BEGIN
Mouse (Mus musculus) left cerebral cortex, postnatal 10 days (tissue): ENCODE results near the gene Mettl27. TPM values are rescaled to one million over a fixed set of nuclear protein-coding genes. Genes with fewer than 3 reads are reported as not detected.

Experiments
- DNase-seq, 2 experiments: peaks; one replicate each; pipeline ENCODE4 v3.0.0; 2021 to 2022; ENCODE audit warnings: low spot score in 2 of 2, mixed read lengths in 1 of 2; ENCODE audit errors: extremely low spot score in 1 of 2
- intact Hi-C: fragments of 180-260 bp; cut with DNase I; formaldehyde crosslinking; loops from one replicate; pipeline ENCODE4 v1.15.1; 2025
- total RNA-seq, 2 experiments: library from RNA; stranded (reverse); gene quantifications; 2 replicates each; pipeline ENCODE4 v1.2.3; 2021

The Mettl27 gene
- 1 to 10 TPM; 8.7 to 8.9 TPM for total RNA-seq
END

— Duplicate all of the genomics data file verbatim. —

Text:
Mouse (Mus musculus) left cerebral cortex, postnatal 10 days (tissue): ENCODE results near the gene Mettl27. TPM values are rescaled to one million over a fixed set of nuclear protein-coding genes. Genes with fewer than 3 reads are reported as not detected.

Experiments
- DNase-seq, 2 experiments: peaks; one replicate each; pipeline ENCODE4 v3.0.0; 2021 to 2022; ENCODE audit warnings: low spot score in 2 of 2, mixed read lengths in 1 of 2; ENCODE audit errors: extremely low spot score in 1 of 2
- intact Hi-C: fragments of 180-260 bp; cut with DNase I; formaldehyde crosslinking; loops from one replicate; pipeline ENCODE4 v1.15.1; 2025
- total RNA-seq, 2 experiments: library from RNA; stranded (reverse); gene quantifications; 2 replicates each; pipeline ENCODE4 v1.2.3; 2021

The Mettl27 gene
- 1 to 10 TPM; 8.7 to 8.9 TPM for total RNA-seq